- School: LSU
- Position: TE
- Height: 6’2”
- Weight: 250 lbs.
- DOB: 05/14/1998 (21)
Thaddeus Moss is quite possibly the most overrated player in the 2020 draft class. Now don’t get me wrong, Moss has flashed some upside in his limited playing time but that’s just the issue, it has been an extremely small sample size for the son of the Hall of Fame legend Randy Moss. You can see from his statistics below that due to injury and transfer rules Moss only played one single solitary season of any merit. During that one season, Moss set LSU records for both catches and yards by a TE.
As you can tell from his stats above, Thaddeus Moss began his college career at North Carolina State University. He came to the Wolfpack as a top 10 TE recruit out of Mallard Creek High School in North Carolina. As a true freshman, he managed to get on the field in 7 games starting 3 of them. His usage was not what he expected and he chose to follow the OC (Matt Canada) who had initially recruited him to NC State out of town to LSU.
Due to rules governing NCAA transfers, Moss was forced to sit out a season upon announcing his decision to transfer. This was not a huge issue as the TE underwent shoulder surgery and the season off allowed him to rehab and get back to full strength. During his lone season on the bayou Moss underwent a relatively quiet run before enjoying the best two games of his college career during the college football playoff. During the semi-final, Moss put up the best yardage game of his college career while in the Championship he threw down his only multi-score game. Between these two national spotlight games and his famous name, Moss came to the attention of the nation. Without further ado let us take a look at the film and dissect his game.
One of the biggest strengths I find in Moss’s game are his hands. The son of the Hall of Famer has got a nice set of mitts on him. In the limited time he spent on a college field he managed to snag just about every pass that was thrown his way. You can see an example of his reliable hands below.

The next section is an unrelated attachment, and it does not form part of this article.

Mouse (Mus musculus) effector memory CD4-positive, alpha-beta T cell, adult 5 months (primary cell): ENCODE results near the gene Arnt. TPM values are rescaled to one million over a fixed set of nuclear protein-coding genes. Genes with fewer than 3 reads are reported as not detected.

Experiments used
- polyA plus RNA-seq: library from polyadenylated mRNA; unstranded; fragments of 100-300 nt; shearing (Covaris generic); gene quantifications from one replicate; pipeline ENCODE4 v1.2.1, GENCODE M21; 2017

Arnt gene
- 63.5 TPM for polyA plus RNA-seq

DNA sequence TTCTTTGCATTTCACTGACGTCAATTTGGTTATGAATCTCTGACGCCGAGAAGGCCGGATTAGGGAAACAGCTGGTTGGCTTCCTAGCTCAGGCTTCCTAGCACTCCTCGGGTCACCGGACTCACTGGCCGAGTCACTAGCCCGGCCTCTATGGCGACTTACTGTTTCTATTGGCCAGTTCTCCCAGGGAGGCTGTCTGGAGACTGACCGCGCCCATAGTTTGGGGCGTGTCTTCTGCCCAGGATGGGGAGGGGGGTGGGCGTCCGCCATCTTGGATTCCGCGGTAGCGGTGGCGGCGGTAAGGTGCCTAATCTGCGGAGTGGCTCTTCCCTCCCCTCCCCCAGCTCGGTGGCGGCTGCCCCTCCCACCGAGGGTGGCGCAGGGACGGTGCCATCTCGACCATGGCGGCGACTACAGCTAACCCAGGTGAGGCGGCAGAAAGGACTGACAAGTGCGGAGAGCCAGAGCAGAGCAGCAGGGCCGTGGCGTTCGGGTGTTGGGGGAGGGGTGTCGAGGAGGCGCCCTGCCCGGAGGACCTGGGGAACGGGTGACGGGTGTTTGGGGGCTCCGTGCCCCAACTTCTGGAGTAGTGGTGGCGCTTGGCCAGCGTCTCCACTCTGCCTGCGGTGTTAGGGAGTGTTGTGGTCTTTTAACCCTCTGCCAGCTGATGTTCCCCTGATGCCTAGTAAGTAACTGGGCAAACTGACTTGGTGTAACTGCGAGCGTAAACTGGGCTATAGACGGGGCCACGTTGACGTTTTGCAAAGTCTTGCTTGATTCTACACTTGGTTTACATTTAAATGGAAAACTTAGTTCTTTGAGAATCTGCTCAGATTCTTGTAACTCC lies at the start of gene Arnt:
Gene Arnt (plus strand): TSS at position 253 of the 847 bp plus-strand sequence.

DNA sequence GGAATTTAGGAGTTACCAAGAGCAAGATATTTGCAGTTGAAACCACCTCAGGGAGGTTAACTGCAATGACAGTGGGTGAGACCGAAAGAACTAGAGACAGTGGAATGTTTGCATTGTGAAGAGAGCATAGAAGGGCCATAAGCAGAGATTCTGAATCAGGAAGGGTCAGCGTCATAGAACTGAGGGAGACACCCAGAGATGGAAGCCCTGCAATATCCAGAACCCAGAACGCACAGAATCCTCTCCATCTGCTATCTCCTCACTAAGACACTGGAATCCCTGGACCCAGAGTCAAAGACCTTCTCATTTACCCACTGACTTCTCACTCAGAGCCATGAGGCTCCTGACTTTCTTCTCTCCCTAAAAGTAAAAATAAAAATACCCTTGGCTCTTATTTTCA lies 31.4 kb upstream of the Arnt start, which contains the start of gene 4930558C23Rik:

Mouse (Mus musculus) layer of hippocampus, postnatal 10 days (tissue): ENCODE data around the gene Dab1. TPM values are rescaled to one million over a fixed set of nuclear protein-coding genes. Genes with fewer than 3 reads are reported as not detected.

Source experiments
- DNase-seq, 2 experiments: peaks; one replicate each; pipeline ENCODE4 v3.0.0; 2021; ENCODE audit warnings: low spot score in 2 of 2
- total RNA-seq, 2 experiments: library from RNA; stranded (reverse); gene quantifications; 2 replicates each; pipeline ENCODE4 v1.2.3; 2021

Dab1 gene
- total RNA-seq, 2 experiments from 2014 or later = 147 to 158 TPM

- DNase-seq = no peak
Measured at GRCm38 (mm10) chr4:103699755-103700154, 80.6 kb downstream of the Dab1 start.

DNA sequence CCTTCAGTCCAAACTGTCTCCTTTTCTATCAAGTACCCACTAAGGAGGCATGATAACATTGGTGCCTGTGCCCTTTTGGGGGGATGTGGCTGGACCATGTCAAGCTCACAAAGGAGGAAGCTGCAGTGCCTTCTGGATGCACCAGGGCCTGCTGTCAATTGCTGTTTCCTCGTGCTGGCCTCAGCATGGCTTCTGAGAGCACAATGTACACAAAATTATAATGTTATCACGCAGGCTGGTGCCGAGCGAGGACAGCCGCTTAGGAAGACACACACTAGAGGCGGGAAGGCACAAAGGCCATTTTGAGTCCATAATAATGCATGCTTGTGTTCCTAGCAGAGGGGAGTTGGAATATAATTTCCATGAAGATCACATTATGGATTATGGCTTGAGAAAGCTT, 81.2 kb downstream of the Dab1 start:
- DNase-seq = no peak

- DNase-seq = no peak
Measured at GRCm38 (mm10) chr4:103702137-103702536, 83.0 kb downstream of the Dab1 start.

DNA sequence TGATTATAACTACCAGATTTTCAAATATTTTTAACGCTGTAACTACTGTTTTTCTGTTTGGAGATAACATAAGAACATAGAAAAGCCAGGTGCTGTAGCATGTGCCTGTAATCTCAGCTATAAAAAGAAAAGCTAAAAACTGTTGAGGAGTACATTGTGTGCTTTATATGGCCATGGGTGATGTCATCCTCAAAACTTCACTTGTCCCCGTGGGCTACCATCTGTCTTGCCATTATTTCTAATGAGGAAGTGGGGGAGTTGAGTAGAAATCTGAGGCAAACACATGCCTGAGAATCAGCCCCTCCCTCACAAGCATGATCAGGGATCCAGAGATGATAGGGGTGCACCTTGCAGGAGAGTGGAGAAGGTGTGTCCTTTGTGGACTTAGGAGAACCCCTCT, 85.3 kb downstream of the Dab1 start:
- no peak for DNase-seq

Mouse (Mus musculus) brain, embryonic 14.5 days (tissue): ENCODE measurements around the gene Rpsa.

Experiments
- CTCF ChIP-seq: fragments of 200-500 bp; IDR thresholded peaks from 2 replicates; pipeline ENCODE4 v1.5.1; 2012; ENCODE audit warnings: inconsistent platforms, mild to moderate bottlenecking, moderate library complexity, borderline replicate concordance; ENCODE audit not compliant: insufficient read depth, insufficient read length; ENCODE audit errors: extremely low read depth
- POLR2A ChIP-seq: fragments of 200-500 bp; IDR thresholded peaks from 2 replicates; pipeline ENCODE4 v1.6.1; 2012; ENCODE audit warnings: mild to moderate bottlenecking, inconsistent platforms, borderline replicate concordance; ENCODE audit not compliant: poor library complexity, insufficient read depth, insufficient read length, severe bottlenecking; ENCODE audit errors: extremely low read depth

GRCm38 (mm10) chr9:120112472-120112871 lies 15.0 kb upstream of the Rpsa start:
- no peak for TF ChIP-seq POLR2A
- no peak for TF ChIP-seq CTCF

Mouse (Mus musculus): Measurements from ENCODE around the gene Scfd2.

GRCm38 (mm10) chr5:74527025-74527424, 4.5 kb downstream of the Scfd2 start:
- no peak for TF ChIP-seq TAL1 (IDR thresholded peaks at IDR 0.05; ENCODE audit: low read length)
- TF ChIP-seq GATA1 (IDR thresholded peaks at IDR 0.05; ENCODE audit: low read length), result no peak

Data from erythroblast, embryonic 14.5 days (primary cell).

While not the fleetest afoot, Moss does show excellent toughness after getting the ball in his hands. He runs the way he blocks, with a chip on his shoulder. Despite his limited opportunity in college, he showed the type of fight and effort you want from the position. His now-famous play from the National Championship highlights his determination as a player.
It might not sound like the sexy thing to say but the biggest strength Thaddeus Moss brings to the table is his blocking. Moss is a capable and accomplished blocker. He routinely uses his leverage as a shorter TE and succeeds at the point of attack. Moss was used as both a traditional TE and an H-Back in his capacity as a blocker. You can see examples of both formations below with the first one from the TE spot and the second one from the backfield/H-Back position.
Despite the famous father and big plays in the biggest of games, Moss’s game leaves many questions unanswered. When you watch Moss you certainly do not see a huge speed component to his game. He will never be mistaken for a Mike Gesicki or Noah Fant athletically. While it may not be his fault he also showed a limited route tree during his time at LSU. This could simply be a scheme component and not a terrible indictment on the player himself.
Quite possibly the biggest red flag against Moss will be his health. It was revealed at the combine that Thaddeus had a fracture in his right foot which will require surgery. Moss also suffered a couple of other injuries in college most notably the one mentioned before which cost him the 2018 season following multiple surgeries to fix fractures in his left foot. Foot issues can certainly be a problem for bigger athletes like tight ends. This will be a situation that will likely cause him to fall a little bit in the upcoming NFL draft.
Reviewing what I have seen from Thaddeus Moss, I feel like I have been harsh on him. He is a fine player that I would be happy to have on my NFL team. After all, who doesn’t like the TE that is willing to mix it up and open up running lanes for others and lays the wood in the pass protection game as well? However, this is dynasty fantasy football we are discussing. I am simply not sure that Moss offers enough upside from a numbers perspective to elicit your attention in your upcoming drafts. Draft him with caution and hope for the best. Players have certainly come out of nowhere to put up successful fantasy careers. However, with the limited sample size he has given us, I simply cannot recommend drafting him before the fourth round of your coming drafts.
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